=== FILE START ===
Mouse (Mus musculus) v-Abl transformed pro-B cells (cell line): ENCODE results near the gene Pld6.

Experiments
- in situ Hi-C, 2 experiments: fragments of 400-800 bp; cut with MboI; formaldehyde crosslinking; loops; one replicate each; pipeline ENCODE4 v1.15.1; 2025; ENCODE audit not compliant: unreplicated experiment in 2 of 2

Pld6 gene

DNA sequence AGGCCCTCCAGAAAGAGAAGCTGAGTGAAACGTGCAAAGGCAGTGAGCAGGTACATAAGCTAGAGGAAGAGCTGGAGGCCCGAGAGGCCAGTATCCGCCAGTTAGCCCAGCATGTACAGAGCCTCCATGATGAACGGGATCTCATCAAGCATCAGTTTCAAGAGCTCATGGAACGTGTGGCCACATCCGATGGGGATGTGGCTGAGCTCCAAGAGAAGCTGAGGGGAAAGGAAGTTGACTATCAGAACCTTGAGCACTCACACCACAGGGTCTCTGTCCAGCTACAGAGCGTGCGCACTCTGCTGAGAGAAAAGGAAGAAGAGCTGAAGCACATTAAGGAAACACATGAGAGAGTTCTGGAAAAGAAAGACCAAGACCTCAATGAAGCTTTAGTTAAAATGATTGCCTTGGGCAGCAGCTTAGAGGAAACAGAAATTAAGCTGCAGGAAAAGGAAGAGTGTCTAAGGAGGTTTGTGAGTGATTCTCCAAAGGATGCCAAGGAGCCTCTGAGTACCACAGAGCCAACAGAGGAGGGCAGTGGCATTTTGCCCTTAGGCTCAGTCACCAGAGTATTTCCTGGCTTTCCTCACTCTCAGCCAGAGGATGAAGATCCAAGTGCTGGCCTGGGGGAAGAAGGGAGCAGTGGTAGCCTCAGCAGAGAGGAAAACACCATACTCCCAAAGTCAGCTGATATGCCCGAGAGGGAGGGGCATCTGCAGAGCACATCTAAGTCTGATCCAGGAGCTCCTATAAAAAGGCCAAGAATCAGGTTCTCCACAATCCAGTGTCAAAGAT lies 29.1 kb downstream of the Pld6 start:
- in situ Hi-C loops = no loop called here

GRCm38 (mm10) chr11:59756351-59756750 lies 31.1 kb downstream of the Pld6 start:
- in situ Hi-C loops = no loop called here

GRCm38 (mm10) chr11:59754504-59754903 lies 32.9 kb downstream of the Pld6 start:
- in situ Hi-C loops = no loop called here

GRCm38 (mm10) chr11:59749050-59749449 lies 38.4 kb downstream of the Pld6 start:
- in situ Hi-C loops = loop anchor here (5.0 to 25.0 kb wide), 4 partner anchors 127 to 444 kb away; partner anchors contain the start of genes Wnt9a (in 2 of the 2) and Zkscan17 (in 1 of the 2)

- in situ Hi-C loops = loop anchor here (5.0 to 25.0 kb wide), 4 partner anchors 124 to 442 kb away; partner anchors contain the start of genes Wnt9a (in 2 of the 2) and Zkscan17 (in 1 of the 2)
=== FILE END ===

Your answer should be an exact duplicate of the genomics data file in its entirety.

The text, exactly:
Mouse (Mus musculus) v-Abl transformed pro-B cells (cell line): ENCODE results near the gene Pld6.

Experiments
- in situ Hi-C, 2 experiments: fragments of 400-800 bp; cut with MboI; formaldehyde crosslinking; loops; one replicate each; pipeline ENCODE4 v1.15.1; 2025; ENCODE audit not compliant: unreplicated experiment in 2 of 2

Pld6 gene

DNA sequence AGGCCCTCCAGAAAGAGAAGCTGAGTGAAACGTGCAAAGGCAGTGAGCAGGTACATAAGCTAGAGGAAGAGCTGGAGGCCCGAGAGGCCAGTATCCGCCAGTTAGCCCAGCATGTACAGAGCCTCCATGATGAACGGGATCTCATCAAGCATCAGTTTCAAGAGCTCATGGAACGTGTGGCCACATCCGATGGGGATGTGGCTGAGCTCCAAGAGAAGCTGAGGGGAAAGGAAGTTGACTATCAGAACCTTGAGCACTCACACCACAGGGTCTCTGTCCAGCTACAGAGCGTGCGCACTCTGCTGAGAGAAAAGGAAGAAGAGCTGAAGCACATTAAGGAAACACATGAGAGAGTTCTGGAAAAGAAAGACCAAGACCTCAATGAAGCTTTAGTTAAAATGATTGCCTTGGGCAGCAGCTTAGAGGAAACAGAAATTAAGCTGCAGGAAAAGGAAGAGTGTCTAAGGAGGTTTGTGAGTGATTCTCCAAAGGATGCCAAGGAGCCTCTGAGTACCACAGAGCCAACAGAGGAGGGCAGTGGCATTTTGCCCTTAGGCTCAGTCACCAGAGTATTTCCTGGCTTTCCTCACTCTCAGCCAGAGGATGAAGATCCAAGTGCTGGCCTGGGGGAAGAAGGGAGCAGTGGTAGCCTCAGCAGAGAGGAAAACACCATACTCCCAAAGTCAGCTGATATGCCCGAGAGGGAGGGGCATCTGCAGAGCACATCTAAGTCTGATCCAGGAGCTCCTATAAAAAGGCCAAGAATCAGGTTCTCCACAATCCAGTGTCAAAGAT lies 29.1 kb downstream of the Pld6 start:
- in situ Hi-C loops = no loop called here

GRCm38 (mm10) chr11:59756351-59756750 lies 31.1 kb downstream of the Pld6 start:
- in situ Hi-C loops = no loop called here

GRCm38 (mm10) chr11:59754504-59754903 lies 32.9 kb downstream of the Pld6 start:
- in situ Hi-C loops = no loop called here

GRCm38 (mm10) chr11:59749050-59749449 lies 38.4 kb downstream of the Pld6 start:
- in situ Hi-C loops = loop anchor here (5.0 to 25.0 kb wide), 4 partner anchors 127 to 444 kb away; partner anchors contain the start of genes Wnt9a (in 2 of the 2) and Zkscan17 (in 1 of the 2)

- in situ Hi-C loops = loop anchor here (5.0 to 25.0 kb wide), 4 partner anchors 124 to 442 kb away; partner anchors contain the start of genes Wnt9a (in 2 of the 2) and Zkscan17 (in 1 of the 2)